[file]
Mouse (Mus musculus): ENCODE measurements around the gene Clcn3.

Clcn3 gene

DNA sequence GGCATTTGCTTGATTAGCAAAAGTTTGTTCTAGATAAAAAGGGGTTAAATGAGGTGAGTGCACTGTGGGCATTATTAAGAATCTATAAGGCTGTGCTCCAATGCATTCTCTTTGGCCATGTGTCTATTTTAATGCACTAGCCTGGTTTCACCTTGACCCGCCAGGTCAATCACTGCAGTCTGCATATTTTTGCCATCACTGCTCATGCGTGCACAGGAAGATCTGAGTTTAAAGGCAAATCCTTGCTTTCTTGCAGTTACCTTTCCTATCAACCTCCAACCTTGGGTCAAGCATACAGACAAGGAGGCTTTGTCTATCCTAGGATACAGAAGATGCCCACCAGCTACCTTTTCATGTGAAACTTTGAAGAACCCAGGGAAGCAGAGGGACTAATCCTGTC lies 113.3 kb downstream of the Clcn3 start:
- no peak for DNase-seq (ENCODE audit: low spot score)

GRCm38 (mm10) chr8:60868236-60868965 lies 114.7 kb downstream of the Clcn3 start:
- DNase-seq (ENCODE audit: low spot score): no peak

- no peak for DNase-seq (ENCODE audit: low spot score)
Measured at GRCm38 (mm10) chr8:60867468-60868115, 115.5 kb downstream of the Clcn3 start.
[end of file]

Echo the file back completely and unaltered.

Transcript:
Mouse (Mus musculus): ENCODE measurements around the gene Clcn3.

Clcn3 gene

DNA sequence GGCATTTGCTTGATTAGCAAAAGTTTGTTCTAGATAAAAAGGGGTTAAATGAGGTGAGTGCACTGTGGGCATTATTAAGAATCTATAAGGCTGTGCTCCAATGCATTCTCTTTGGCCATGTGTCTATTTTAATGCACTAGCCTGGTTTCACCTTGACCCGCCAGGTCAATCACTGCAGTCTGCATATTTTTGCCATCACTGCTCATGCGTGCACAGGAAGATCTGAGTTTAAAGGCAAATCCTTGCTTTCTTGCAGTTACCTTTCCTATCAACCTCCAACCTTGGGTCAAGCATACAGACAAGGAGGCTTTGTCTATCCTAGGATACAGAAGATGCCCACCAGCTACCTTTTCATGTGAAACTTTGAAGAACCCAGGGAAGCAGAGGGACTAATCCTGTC lies 113.3 kb downstream of the Clcn3 start:
- no peak for DNase-seq (ENCODE audit: low spot score)

GRCm38 (mm10) chr8:60868236-60868965 lies 114.7 kb downstream of the Clcn3 start:
- DNase-seq (ENCODE audit: low spot score): no peak

- no peak for DNase-seq (ENCODE audit: low spot score)
Measured at GRCm38 (mm10) chr8:60867468-60868115, 115.5 kb downstream of the Clcn3 start.